As said by Marcus Müller, I doubt you cannot contains enough information you desire via any traditional down sample.
Take the blue line for example, there are 10 impulsive peaks in 50 sample data with 1000 Hz sampling frequency (i.e., sampling period is 10^-3 second ). So the frequency of the impulsive peaks are around 10/(50*10^-3)=200Hz.
According to Nyqust Theorem, the minimum (ideal) sampling frequency of your signal is 400 Hz. So, it's impossible to recover after you down sample it to 50 Hz.
As you mentioned in the comment, you were given specific instructions to downsample it to 1/50 the size. This instructions look like problem of a features extraction/dimension reduction from periodic signals.
As suggest by Marcus Müller, a neural net is a king of down sample tool, but some-how we cannot explain what happened in that dark block. There are some other options for features extractions.
Since features extraction problems are very commonly seen in the field of Natural Language Processing, some techniques have been developed. One classic example is Mel-Frequency Cepstrum Coefficients (MFCCs) . Typical sampling rate for audio is 48KHz, but MFCC of a signal are a small set of features (usually about 10-20 elements).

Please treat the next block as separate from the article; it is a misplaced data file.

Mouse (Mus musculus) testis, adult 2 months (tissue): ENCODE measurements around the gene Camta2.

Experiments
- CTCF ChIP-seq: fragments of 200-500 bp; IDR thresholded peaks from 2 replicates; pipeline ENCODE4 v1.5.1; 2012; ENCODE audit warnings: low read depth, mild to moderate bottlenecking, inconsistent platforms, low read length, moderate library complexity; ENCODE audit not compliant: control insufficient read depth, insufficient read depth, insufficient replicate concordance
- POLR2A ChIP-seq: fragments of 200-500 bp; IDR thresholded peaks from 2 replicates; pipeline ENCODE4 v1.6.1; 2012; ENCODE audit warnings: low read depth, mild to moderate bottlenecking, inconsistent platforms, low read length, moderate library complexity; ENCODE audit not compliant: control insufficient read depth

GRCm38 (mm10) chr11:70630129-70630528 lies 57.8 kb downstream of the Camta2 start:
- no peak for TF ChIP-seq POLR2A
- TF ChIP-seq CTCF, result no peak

However, you probably cannot obtain result good enough if you apply simply MFCCs directly. Because the band of frequency components of your signal seems to be different from that of audio. In the field of signal processing, the more understanding about target signal, the more suitable/powerful tool/filters you can design.
If you want a fast and workable (maybe) solution without utilizing knowledge about signal properties. Try blind sour separation like Independent Components Analysis (ICA), (Principal Component Analysis)PCA, and NMF (Nonnegative Matrix Factorization).